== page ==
Flaw could have forced users to connect to malicious Wi-Fi, but Google has fixed it
A flaw in Google Glass could have seen malicious QR codes used to connect the wearable device to Wi-Fi networks or devices run by hackers, researchers revealed today, claiming their findings had wider implications for the Internet of Things.
Having lured the user onto a phoney network, hackers could have then siphoned off information or executed further attacks. But Google has now patched the vulnerability, so the current batch of testers won’t be affected if they’ve updated their Android glasses.
Yet researchers believe their findings show how easy it is to manipulate new devices that contribute to the Internet of Things – in which connected devices talk to one another and carry out actions autonomously, purportedly to make everything more efficient.
Researchers at Lookout Mobile Security produced their own nasty QR codes, which, when photographed by an unsuspecting Glass user, forced Glass to connect silently to a “hostile” Wi-Fi access point.
This meant they could pilfer data and even direct a Glass user to a page serving up a known Android 4.0.4 exploit that hacked Glass as it browsed the page.
The problem was that Google Glass could be told to execute a QR code without the user having to give permission, Marc Rogers, principal security researcher at Lookout, told TechWeekEurope.
“In theory, this is a great idea. It means that in the future, you could buy a cup of coffee just by looking at a menu, or if you were in a foreign country, the menu would automatically translate to your language if you had Glass on,” Rogers added.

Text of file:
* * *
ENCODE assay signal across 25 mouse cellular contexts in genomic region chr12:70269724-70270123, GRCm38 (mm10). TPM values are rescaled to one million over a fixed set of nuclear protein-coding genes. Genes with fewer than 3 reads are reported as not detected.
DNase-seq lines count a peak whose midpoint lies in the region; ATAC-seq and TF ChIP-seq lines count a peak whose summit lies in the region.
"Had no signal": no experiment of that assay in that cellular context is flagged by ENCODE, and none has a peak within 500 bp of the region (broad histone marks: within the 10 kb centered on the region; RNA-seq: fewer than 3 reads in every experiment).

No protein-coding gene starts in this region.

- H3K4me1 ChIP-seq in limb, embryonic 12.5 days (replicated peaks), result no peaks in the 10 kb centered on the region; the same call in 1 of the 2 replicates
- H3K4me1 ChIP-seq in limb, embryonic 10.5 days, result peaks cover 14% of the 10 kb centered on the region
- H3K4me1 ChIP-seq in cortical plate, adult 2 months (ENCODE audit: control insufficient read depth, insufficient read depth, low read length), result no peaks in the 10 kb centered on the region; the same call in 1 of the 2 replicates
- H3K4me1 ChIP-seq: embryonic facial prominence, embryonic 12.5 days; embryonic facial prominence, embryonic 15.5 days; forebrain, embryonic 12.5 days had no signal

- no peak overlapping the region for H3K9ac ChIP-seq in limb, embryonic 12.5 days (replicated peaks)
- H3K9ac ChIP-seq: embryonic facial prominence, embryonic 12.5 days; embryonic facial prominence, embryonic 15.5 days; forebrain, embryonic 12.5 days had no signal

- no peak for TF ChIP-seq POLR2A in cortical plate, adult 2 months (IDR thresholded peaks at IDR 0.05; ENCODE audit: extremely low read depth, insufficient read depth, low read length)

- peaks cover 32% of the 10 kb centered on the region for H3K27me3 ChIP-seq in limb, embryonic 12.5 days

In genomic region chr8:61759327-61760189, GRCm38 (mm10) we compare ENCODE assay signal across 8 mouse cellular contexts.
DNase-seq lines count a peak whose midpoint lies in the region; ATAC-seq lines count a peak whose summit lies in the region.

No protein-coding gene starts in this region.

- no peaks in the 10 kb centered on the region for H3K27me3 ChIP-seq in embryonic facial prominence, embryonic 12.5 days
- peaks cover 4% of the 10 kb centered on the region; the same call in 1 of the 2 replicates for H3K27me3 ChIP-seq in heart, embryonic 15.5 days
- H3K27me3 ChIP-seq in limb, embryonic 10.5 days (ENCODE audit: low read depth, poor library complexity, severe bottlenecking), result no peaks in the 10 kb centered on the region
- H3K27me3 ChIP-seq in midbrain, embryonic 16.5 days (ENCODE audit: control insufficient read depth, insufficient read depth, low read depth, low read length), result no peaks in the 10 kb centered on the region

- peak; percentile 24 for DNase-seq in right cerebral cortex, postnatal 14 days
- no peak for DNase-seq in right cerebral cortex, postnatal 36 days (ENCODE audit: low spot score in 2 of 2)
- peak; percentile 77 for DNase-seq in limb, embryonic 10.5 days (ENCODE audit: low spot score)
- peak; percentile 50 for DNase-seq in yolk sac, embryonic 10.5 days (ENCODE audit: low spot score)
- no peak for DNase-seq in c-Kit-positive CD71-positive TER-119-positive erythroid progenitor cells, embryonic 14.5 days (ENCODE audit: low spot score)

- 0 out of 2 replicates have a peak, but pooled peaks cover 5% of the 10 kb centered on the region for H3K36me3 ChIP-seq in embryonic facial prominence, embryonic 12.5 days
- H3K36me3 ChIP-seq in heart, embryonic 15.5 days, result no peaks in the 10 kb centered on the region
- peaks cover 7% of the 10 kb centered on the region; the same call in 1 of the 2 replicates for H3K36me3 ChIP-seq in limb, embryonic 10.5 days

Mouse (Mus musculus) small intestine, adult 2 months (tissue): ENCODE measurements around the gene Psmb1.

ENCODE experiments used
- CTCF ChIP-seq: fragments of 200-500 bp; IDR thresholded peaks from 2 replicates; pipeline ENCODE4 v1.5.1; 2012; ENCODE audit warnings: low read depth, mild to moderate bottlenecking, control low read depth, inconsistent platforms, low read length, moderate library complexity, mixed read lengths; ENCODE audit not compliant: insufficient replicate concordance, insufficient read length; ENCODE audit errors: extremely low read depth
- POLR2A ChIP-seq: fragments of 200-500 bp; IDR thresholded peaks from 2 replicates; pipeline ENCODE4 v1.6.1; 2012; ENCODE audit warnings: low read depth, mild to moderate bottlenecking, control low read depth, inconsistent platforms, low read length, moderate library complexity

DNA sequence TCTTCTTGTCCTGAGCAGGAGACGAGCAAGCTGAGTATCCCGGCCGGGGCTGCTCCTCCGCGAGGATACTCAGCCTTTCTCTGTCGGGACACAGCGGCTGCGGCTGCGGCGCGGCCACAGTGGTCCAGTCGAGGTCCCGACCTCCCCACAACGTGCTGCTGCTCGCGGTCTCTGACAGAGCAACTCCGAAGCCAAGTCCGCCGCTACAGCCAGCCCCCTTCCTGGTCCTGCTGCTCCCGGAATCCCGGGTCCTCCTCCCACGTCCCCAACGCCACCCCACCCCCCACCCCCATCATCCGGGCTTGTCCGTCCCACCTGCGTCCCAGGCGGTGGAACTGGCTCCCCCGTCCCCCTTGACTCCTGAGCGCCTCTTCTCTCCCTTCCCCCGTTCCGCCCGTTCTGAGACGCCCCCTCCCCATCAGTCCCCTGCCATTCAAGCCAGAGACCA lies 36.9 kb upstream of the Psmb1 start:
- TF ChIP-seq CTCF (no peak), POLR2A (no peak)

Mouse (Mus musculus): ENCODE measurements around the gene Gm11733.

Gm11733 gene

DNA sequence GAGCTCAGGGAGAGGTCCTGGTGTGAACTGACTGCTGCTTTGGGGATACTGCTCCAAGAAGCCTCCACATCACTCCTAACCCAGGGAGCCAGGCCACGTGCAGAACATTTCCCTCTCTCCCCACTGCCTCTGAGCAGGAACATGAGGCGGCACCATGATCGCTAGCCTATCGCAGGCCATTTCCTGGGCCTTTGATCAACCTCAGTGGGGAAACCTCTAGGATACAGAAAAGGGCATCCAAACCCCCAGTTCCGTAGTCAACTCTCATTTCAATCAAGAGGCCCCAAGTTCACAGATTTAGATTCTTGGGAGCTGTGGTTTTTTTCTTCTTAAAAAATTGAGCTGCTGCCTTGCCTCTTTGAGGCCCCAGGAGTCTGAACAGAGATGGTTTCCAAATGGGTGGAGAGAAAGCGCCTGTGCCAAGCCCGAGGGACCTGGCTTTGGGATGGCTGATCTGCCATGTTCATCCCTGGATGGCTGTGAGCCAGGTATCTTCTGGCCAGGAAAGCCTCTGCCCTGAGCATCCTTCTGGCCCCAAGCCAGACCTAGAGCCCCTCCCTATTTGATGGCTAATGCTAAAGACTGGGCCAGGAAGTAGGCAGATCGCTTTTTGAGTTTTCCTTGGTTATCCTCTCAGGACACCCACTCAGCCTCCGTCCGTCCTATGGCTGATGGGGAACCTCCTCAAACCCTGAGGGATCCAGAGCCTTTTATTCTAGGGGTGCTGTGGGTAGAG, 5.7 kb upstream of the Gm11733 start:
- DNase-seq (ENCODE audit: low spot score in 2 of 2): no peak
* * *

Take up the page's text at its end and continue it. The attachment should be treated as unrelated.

“On the flip side, it takes control away from you, and opens a window of opportunity for an attacker. Exposing sensitive data, or managing important configuration settings should only happen at the wearer’s request.”
There remain security issues with Google Glass, highlighted by the Lookout research. In particular the lack of a lock screen in Glass makes it vulnerable if left unnattended.
Lookout believes its research shows how easy it is to find flaws in connected devices, and how badly the so-called Internet of Things needs protecting.
“Our finding sends a strong signal: the world needs to keep ‘things’ secure in the same way that we secure other computers,” Rogers added.
He praised Google for its quick response in issuing a fix. The vulnerability was disclosed to Google on 16 May and a fix was issued on 4 June.
“That Google dealt with this in a quick and timely manner, gives us confidence about the security of this device moving forward,” Rogers added.
Non-malicious hackers have been trying to discover flaws in Google Glass since devices were released to testers earlier this year. In April, one researcher discovered a non-traditional way to jailbreak Glass, claiming it was simple to carry out and a serious security concern given the lack of a lock screen.
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